How 'Kevin Can F**k Himself' Is Fueled By Glorious, Glorious Spite
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Ahhh, spite, the beautiful thing that fuels the construction of teeny tiny houses, the existence of Lamborghinis, and a group of nuns apparently cutting their noses off circa 870 AD. However it seems sitcoms too, are not immune from this beautiful, petty force, namely AMC's Kevin Can F**k Himself.
Centered around stereotypical comedy wife Allison Devine-McRoberts, played by Schitt's Creek star Annie Murphy, as she both exists as a character in a sitcom starring her husband and then as the protagonist of her own personal, single-cam drama when she's alone, Kevin Can F**K Himself wasn't merely a vessel for Annie Murphy to return to TV after dropping the absolute banger that is “A Little Bit Alexis." Rather, the show is a thumbing of the nose at one-dimensional sitcom spouses, according to creator Valerie Armstrong.
“I was listening to this podcast where these two women comedians, and I reference this a lot, they were talking about pilot season,” Armstrong recently told SlashFilm of how she conjured up the concept for the series roughly four-ish years ago. “Every year they're told, 'this one's different, they want a really funny woman to play the wife this time. She gets jokes.' They get to the audition, and they get nothing! All of their lines are bad, like 'what do you mean?' and the guys get all the jokes,” she continued.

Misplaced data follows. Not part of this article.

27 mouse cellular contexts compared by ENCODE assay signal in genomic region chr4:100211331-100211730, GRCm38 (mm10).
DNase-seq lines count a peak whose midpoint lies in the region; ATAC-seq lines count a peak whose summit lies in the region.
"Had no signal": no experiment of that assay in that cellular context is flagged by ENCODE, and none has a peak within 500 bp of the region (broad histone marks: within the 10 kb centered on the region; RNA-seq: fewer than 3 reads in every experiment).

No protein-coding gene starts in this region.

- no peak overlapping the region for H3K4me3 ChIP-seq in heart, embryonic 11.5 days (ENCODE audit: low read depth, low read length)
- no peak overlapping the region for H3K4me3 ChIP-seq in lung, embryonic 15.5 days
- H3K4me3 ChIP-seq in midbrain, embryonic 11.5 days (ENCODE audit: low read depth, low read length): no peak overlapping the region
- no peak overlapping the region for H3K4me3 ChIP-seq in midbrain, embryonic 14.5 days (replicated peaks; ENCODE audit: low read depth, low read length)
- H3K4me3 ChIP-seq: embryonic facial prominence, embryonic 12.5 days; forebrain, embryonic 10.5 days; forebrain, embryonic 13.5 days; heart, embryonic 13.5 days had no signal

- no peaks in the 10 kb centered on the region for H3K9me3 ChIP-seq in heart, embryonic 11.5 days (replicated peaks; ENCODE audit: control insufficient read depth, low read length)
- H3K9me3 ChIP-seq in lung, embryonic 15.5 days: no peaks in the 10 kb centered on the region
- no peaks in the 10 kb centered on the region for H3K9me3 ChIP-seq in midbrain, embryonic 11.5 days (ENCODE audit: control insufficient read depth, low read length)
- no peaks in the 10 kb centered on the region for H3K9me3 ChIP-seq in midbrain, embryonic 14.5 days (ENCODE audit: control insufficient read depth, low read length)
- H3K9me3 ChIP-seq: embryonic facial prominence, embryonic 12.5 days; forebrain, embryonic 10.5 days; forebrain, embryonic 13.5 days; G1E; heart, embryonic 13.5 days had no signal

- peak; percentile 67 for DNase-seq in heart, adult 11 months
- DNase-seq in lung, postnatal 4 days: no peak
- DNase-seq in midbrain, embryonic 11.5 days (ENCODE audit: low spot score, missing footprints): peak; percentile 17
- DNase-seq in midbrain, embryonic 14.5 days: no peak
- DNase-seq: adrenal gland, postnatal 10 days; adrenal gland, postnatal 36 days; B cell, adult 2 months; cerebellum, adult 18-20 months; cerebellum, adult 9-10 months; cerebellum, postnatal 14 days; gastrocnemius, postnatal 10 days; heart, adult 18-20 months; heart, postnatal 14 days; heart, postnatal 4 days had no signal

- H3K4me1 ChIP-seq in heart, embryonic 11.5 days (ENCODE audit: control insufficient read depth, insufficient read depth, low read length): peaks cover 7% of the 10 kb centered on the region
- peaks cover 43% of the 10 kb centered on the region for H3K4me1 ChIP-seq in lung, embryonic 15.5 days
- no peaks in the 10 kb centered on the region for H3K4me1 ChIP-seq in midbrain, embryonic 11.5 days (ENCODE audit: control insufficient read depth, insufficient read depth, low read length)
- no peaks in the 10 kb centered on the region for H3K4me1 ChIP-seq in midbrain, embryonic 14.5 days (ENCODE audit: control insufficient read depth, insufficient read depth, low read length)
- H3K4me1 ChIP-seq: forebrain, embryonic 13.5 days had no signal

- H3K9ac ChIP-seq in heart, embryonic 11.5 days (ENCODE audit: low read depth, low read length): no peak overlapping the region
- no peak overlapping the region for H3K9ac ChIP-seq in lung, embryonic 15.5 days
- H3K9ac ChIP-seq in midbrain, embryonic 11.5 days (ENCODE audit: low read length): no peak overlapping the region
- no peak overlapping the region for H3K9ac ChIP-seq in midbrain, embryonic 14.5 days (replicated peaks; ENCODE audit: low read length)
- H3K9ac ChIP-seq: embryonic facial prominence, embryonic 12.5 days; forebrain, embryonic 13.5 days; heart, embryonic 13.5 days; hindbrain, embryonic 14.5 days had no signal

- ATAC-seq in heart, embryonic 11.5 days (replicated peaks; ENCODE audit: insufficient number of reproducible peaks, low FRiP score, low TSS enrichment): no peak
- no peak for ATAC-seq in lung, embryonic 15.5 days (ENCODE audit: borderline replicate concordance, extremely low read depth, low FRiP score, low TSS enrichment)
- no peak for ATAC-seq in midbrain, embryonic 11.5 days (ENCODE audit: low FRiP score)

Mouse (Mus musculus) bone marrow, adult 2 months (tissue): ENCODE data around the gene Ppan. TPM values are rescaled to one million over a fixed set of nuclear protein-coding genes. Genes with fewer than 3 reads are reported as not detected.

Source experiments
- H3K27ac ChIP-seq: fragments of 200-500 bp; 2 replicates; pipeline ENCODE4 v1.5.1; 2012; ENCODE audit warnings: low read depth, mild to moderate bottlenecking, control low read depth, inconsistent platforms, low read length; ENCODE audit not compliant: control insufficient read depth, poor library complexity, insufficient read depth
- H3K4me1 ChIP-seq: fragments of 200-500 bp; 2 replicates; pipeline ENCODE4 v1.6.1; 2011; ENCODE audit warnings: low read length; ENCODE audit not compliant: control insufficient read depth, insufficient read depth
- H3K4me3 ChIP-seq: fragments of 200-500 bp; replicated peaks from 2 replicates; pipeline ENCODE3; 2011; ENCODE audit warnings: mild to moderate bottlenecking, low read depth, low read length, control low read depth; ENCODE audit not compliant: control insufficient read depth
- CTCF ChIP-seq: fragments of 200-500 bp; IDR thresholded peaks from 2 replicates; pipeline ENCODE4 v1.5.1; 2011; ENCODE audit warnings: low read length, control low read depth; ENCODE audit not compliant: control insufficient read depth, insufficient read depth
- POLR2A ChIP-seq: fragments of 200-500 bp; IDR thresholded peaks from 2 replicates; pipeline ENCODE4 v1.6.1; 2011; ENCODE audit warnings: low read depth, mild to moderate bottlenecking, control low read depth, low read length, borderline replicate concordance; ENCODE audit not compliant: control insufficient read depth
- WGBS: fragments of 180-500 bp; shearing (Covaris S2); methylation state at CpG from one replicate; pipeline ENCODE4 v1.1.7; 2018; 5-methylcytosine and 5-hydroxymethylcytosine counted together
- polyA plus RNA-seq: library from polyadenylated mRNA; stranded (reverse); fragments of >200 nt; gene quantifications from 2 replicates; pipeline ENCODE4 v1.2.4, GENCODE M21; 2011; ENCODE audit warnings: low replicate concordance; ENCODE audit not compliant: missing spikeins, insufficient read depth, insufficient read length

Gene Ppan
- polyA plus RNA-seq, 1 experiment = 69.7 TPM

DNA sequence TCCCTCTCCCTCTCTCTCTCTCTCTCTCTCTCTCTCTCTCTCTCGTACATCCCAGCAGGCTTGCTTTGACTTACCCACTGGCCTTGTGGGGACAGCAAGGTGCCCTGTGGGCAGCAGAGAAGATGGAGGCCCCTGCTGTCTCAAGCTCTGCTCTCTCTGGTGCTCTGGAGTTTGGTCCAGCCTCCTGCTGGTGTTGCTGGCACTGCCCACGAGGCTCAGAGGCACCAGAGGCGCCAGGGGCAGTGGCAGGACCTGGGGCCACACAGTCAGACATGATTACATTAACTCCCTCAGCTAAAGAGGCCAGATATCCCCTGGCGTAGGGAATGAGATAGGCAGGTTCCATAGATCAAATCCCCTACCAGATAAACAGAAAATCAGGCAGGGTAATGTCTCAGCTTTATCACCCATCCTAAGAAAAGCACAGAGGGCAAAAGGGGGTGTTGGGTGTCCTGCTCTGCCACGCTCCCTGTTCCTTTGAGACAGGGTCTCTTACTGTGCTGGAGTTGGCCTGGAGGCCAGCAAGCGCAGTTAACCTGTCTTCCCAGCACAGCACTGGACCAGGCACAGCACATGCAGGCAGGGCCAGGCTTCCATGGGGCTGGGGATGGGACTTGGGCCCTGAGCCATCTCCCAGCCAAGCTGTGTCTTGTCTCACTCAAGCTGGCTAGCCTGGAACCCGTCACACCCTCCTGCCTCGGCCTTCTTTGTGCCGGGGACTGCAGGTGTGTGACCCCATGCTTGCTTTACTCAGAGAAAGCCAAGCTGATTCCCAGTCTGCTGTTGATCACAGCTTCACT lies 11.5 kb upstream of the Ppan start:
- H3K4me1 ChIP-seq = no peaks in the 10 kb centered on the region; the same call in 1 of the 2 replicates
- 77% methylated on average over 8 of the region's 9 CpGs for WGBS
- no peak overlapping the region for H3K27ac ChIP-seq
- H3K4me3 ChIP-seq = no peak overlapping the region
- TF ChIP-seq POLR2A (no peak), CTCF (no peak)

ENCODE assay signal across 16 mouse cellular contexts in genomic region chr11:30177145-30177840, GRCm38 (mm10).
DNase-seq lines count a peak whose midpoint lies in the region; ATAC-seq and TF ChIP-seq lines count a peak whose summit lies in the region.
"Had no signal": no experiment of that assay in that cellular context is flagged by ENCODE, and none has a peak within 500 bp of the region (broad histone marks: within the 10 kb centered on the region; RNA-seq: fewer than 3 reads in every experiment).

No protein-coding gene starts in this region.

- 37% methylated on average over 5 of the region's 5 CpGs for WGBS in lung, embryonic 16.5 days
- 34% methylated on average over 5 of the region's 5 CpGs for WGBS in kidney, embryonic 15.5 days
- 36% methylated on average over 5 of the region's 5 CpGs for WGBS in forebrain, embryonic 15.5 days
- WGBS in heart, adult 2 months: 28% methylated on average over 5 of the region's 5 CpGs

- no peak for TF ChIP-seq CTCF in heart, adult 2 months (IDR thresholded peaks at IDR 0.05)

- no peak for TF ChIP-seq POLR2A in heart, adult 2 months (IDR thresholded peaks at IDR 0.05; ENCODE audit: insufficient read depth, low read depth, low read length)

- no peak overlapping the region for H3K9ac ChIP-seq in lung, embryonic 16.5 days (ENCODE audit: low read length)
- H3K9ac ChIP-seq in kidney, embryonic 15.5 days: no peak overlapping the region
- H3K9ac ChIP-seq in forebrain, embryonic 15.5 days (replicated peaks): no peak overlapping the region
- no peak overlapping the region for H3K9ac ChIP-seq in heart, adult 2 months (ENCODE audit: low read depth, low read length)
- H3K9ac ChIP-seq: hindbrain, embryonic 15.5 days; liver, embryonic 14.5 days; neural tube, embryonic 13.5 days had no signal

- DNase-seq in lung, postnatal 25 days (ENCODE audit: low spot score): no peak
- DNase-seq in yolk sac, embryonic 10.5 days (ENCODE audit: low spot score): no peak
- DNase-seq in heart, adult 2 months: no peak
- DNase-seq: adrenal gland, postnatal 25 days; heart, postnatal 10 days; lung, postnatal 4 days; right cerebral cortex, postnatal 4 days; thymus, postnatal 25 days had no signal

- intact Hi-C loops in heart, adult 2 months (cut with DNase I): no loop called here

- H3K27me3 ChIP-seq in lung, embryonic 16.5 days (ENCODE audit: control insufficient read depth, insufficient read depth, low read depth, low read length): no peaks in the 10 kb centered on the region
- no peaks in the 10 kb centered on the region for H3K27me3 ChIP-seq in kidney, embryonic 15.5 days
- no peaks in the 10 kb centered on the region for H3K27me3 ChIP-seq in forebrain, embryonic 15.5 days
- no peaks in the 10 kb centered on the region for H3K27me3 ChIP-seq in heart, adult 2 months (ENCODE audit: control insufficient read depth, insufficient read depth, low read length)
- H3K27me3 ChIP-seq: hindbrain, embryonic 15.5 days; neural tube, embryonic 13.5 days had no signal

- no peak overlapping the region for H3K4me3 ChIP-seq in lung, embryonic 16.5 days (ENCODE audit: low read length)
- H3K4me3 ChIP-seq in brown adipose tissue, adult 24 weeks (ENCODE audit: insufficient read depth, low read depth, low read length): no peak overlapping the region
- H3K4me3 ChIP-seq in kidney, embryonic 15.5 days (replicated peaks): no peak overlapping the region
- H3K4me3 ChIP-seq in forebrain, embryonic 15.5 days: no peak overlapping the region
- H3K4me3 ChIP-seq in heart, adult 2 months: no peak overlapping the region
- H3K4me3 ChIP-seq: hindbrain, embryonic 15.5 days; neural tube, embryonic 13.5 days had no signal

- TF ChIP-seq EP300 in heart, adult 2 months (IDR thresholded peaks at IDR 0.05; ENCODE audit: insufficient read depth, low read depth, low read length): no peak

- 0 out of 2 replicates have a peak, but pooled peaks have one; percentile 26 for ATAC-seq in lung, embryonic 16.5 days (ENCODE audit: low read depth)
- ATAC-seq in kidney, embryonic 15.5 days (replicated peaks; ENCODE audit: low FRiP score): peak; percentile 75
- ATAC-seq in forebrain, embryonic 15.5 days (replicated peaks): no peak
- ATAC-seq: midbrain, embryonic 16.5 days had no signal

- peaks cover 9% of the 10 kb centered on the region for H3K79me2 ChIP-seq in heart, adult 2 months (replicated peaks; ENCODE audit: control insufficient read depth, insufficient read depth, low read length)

However, it seems that this tale of Hollywood woe served as more than mere background noise for running errands, commuting, or taking a dump, as podcasts generally tend to do, instead, getting her creative juices flowing (no relation to that latter item, we think). “I thought 'Jesus! That sucks!'” Armstrong said. “These are women that I'm dying to write for, and they had to audition for these things, and then they didn't get them. That's so stupid!”
In that moment, she says, a lightbulb went off – why not show what happens when that lovable sitcom wife walks off-screen? “The format switch just kind of popped into my head there, wife left her somewhat funny, less attractive husband in this brightly lit living room and this audience laughter, then she runs into the kitchen and it's dark and quiet we're like ... this woman is miserable!” she said. “It's not that we're in a different world, it's not that we're in her head, she's the same person we're just looking at her more closely, focusing on her for once.”
And it's not just the plot that came from a place of (reasonably) frustrated snark – the show's probably Grandma-peeving title, too, stems from annoyance with sitcoms. “I was in that phase of my career where I wanted to title things in a way that made me laugh,” Armstrong recalled. “I just wanted to look at the document and not cringe with imposter syndrome, so all of my working documents I'd find a way to make me laugh," she continued, adding that she had an old working script entitled "'Imposter Syndrome'" that could she could ‘always’ count on for a chuckle amid the hell that is working as a creative.
And as for Kevin Can F**k himself, specifically? "I mean it was written around the time that Donna was killed off on "Kevin Can Wait," I was like ‘ugh, Kevin can f*** himself,'" Armstrong explained, referencing Kevin James's 2016 sitcom. “As time went on I certainly kept that title around because of that, because that was still in my mind. That show's been off the air in so long, but what stuck with me about it is that it does encapsulate the show very well.”
So, folks, I guess we'll just have to add “inspired one of TV's greatest titles” to James's long list of accomplishments – next to bringing to life the masterpiece that is Paul Blart Mall Cop, and making everyone in the state of Tennessee really horny, apparently.
Top Image: AMC
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